Price Range: $$ – $$$
Fatter Eskil is another option. The bar and venue is located in Skolegade and isn’t that hard to find. They have weekly jam sessions, often with quite talented musicians, and they play tons of covers of all different genres. If you´re really bold you can ask to sing a song along with the band, or ask if you can join the band on your instrument. They also hosts smaller concerts of different genres.
“I normally go to concerts I believe are going to be a huge party”
Everybody likes to go to concerts once in a while, and where some people like to really analyse the sound and the playing, some people just want to have a good time with bangers they know the chorus of. These differences can be easily spotted. You have the more nerdy type standing next to the monitor man with a beer in one hand and the other on in a pocket, maybe nodding slightly to the beat. The other type is in the front row jumping up and down and having the time of their life more visibly. This recommendation is for the latter.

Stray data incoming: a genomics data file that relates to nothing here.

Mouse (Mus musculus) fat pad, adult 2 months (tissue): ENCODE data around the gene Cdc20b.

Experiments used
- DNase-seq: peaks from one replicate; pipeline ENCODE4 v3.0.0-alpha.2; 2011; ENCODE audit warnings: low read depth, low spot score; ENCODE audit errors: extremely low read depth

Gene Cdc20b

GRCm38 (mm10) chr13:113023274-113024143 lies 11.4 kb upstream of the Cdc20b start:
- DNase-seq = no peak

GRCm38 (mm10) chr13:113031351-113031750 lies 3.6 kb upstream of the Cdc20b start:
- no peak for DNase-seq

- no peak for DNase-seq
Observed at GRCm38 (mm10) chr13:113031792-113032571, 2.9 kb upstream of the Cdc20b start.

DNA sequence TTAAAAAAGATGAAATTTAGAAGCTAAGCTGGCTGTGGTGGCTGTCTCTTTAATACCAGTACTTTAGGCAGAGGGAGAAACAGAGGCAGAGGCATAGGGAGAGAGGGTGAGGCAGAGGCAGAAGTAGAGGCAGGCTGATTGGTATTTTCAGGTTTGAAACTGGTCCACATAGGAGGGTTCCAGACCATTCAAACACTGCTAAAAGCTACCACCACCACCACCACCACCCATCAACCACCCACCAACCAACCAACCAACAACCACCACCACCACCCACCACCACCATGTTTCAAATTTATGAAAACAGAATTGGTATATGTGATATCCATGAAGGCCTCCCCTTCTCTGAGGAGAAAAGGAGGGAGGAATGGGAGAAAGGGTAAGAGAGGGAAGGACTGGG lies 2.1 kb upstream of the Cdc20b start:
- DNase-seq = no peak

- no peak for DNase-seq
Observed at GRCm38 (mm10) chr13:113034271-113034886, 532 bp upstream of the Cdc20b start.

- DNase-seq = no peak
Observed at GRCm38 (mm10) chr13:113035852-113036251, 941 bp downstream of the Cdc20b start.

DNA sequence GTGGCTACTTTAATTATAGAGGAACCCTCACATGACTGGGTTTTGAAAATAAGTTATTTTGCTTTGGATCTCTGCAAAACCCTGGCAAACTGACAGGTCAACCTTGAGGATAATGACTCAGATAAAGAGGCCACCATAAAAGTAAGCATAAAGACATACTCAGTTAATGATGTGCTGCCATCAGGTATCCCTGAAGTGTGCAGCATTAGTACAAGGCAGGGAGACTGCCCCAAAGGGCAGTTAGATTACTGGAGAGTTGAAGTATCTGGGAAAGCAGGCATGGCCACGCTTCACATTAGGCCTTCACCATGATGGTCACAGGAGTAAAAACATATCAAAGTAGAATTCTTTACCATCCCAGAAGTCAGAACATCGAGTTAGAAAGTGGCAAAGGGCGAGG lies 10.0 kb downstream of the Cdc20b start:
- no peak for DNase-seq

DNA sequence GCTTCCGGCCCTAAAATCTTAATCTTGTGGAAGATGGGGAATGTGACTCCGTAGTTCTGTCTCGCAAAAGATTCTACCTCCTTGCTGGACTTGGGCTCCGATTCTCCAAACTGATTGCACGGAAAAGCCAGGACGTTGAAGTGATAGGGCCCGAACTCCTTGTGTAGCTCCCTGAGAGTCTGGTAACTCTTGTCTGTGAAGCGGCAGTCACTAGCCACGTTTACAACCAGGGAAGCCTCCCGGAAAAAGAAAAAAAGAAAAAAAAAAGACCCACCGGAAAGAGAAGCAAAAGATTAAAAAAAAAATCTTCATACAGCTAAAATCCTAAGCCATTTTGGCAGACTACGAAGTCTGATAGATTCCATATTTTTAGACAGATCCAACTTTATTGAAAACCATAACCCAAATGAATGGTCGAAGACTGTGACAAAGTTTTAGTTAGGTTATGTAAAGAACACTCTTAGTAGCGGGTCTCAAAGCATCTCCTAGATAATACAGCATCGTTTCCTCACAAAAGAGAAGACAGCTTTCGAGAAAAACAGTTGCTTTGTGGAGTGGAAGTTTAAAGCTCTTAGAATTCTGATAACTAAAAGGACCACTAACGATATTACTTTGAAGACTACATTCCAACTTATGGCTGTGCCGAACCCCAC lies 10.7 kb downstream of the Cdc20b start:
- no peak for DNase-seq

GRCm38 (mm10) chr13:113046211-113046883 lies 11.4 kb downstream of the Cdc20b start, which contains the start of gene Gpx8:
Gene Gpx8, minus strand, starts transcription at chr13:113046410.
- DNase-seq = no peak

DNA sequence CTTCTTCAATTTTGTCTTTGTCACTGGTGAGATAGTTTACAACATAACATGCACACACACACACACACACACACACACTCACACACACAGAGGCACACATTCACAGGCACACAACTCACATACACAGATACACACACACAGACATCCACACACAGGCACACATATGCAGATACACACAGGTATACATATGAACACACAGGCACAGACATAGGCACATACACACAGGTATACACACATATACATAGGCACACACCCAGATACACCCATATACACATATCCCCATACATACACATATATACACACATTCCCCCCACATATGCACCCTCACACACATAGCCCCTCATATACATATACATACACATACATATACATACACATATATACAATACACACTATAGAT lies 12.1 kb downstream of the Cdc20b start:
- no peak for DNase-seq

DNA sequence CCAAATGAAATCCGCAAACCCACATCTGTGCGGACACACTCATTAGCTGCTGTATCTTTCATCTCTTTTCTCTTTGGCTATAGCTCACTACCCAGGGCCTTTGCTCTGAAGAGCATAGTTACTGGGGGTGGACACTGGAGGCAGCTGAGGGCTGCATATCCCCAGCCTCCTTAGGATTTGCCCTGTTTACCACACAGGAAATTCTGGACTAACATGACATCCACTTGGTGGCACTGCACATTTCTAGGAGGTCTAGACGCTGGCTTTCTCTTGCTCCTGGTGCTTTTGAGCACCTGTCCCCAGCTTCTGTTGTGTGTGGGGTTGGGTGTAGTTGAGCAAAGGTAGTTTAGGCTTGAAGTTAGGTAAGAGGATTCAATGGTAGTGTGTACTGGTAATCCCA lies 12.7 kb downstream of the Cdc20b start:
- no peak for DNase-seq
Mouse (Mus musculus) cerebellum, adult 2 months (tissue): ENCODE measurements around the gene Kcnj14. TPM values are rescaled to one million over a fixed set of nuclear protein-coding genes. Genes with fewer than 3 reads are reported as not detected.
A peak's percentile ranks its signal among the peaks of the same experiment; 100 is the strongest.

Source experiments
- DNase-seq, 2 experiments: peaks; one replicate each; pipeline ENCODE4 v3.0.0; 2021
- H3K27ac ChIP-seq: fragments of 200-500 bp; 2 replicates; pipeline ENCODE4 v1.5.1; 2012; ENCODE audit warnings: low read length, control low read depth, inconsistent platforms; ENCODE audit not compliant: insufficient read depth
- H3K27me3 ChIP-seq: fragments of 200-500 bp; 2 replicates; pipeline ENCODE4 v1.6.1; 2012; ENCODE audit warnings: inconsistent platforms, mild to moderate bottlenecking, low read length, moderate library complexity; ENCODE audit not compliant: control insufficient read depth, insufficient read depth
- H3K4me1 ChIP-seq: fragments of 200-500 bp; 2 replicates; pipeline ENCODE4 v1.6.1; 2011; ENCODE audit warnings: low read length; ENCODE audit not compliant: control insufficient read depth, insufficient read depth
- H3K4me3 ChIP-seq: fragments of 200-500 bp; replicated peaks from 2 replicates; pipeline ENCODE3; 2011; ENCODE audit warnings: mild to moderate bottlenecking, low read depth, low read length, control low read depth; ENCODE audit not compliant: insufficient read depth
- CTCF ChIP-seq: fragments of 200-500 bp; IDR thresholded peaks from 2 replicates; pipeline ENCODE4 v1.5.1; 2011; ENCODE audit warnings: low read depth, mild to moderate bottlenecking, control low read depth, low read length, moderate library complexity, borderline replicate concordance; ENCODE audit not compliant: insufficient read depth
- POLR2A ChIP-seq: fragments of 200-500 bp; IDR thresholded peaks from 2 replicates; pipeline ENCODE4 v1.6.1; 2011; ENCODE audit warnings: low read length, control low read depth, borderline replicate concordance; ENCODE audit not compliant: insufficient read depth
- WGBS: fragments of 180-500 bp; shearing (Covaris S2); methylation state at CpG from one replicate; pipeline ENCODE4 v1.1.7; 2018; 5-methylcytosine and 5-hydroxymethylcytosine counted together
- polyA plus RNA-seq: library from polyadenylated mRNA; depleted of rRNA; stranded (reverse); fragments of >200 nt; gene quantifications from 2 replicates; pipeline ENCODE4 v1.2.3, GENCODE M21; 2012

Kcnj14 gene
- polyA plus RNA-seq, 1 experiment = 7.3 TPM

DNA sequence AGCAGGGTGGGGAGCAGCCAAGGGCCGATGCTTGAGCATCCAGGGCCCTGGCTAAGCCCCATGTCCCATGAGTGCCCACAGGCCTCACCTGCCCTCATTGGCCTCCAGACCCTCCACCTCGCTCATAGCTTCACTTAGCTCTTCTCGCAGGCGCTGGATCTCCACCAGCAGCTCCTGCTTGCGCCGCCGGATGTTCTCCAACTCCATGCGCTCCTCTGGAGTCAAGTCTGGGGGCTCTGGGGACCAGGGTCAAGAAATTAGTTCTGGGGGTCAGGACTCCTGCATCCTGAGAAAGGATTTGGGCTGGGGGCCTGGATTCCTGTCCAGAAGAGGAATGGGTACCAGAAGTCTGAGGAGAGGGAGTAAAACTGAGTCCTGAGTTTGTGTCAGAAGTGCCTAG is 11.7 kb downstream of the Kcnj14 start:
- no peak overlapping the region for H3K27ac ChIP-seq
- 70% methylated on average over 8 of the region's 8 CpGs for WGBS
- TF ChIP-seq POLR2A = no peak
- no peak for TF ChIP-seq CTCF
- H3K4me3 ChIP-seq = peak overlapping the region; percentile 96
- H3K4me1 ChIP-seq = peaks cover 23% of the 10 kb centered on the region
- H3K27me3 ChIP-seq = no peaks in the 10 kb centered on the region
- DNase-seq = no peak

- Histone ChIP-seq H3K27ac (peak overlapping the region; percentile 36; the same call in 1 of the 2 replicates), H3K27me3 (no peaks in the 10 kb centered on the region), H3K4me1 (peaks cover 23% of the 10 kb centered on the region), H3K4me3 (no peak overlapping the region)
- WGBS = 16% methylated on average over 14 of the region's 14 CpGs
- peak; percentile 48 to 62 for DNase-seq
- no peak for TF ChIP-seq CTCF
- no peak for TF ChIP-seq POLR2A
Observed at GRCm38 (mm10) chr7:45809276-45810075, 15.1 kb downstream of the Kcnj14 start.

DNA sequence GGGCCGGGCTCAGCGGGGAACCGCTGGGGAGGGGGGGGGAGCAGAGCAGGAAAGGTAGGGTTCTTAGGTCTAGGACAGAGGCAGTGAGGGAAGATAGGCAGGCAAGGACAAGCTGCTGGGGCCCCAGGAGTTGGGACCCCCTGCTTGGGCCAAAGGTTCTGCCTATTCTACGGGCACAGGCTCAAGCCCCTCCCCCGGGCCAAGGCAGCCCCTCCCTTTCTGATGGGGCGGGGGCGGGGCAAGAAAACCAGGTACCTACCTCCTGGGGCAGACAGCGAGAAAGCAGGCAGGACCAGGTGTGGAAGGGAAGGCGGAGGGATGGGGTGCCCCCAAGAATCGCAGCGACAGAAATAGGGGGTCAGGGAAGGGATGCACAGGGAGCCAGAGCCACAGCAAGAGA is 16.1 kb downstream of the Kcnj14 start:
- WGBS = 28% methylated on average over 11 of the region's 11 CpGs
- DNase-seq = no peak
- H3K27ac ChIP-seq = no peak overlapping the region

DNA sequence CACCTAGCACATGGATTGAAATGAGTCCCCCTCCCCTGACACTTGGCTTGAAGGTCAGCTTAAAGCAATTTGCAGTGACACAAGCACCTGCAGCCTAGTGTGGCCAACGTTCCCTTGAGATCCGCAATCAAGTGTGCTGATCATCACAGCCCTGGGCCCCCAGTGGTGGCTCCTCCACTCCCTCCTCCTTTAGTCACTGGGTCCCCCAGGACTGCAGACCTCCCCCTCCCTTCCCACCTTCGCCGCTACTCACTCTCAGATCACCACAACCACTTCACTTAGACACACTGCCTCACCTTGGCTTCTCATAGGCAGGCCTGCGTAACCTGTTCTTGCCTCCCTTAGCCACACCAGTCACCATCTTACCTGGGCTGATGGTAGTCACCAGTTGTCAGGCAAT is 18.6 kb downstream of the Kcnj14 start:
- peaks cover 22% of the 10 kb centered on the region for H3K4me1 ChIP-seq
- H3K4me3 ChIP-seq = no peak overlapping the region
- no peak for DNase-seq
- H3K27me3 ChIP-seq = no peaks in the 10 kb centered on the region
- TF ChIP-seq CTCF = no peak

I would recommend Train as the number one place to go for the bigger and more pop concerts. Train is one of the biggest concert halls in Aarhus, and does have a huge variety of artists coming and going. Artists like Tower of Power , Big Sean have played there and artists such as Dweezil Zappa, Mew and Talib Kweli are coming this autumn. It is not necessarily mainstream, but it´s more popular music than acid jazz and death metal. The goal is to combine both mainstream and niche artists, so they simply have a huge variety of artists. What makes it more of a pumped up concert location is the size and the club vibe. Train is also used as a location for some events and parties, like the annual Elefant bar.
“I like discovering new bands and dive into the local music scene”